709ct ‘peace diamond’ to help Sierra Leone’s poorest

Dakar, Sierra Leone will auction one of the worlds largest diamonds later this year. The intention is for the proceeds to fund development projects, in the community where the stone was discovered, the group managing the auction reported yesterday.

709ct peace diamond

The diamond is 709 ct, and has been named the ‘peace diamond’ due to the benefits its sale would have on the poor community. The impressive stone was found in the Eastern Kono region in March this year, by Christian Pastor Emmanuel Momoh. The pastor handed the stone to Sierra Leones government, in the hope that its sale could fund crucial development in the poverty stricken community.

The group managing the auction, Rapaport Group, is an international diamond trading network. The group plan to auction the gem for free, in the hope that it will set an example for other diamond sales to benefit the countries from where they are mined.

Chairperson of the group, Martin Rapaport, told Thomson Reuters foundation “This diamond is going to help the poorest people in the world. It stimulates the industry to think about what they’re selling.”

The hefty diamond, which has been described as ‘egg-sized’ went to auction in May, but the highest bid of $7.8-million was rejected. Sierra Leone expects the stone will fetch more at the next auction, which is set to go ahead this December, in New York.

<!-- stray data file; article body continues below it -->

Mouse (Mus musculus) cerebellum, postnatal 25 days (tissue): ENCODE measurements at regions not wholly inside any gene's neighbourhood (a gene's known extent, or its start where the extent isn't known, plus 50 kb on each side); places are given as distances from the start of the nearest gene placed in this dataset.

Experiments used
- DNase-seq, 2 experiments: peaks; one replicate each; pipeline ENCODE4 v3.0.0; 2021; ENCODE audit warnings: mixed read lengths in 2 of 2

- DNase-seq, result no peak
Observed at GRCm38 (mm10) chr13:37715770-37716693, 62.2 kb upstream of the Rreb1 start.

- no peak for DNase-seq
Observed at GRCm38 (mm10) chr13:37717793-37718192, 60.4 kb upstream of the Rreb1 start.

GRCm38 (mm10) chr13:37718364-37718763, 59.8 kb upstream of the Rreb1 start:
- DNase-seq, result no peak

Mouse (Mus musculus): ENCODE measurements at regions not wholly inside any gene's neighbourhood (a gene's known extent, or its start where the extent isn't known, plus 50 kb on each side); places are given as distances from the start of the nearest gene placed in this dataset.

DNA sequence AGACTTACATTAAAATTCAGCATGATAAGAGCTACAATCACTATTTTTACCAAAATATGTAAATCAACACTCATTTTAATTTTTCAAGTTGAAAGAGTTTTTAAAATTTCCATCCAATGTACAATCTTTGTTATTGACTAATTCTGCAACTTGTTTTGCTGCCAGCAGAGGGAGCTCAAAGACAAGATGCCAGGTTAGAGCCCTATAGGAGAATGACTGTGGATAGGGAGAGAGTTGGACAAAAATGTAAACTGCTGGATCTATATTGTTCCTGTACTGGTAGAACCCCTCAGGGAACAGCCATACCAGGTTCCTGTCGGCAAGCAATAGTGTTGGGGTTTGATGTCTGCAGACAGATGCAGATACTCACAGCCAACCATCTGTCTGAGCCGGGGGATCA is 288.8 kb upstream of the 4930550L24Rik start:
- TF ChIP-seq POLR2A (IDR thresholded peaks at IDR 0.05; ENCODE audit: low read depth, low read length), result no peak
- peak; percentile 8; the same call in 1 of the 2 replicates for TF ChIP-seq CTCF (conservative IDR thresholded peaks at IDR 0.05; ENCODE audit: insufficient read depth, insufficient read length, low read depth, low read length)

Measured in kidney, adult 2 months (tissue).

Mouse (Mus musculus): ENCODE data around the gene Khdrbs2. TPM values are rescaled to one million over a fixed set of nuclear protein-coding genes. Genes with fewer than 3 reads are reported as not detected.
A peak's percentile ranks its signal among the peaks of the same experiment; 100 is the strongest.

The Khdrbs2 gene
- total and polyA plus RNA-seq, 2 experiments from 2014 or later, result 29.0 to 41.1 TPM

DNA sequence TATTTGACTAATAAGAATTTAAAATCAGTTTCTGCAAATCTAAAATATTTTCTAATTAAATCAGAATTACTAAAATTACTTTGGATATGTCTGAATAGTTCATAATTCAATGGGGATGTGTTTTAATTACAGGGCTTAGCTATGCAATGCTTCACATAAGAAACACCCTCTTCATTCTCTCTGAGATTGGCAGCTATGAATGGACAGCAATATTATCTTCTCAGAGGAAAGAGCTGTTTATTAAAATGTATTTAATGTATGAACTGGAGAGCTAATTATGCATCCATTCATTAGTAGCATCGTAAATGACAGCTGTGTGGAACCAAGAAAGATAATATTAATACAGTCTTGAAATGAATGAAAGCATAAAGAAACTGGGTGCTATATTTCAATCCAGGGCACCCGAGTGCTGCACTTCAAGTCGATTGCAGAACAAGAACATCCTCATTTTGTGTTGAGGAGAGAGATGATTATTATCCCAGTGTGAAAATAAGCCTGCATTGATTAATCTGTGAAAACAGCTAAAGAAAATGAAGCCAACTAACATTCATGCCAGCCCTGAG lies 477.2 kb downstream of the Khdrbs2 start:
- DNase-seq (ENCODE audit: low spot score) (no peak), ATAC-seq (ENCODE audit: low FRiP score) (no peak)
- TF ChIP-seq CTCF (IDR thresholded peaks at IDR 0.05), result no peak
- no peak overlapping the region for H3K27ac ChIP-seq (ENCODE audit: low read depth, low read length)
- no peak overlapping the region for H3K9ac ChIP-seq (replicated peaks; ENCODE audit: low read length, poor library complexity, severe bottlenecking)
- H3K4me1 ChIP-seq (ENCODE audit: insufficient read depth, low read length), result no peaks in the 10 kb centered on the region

The West African population suffers from malnutrition and lack of water.

Where will the proceeds go?

A statement from Rapaport group claims that over 50% of the proceeds will directly fund clean water, electricity, medical facilities, schools, bridges, and roads, in the village of Koryardu. The district in Sierra Leona is where the stone was discovered, and currently none of these basic facilities are available in the community.

This auction is a step in the right direction for the industry, particularly West Africa. Diamonds fuelled a decade long civil war in Sierra Leone, which ended in 2002. Rebels forced civilians to mine the stones and weapons were bought with the proceeds, which led to the term ‘blood diamonds.’ 2003 saw The United Nations lift the ban on diamond exports from Sierra Leone, but the industry is still plagued with issues such as smuggling.

It is a reassuring idea that the most impoverished communities could reap the benefits of locally sourced diamond sales. Watch this space to see the result of Decembers auction.

View an image of the diamond here.

At Steven Stone, we ensure all of our suppliers adhere to the Kimberley Process, which joins governments, NGOs and the United Nations in preventing conflict diamonds from reaching mainstream markets.

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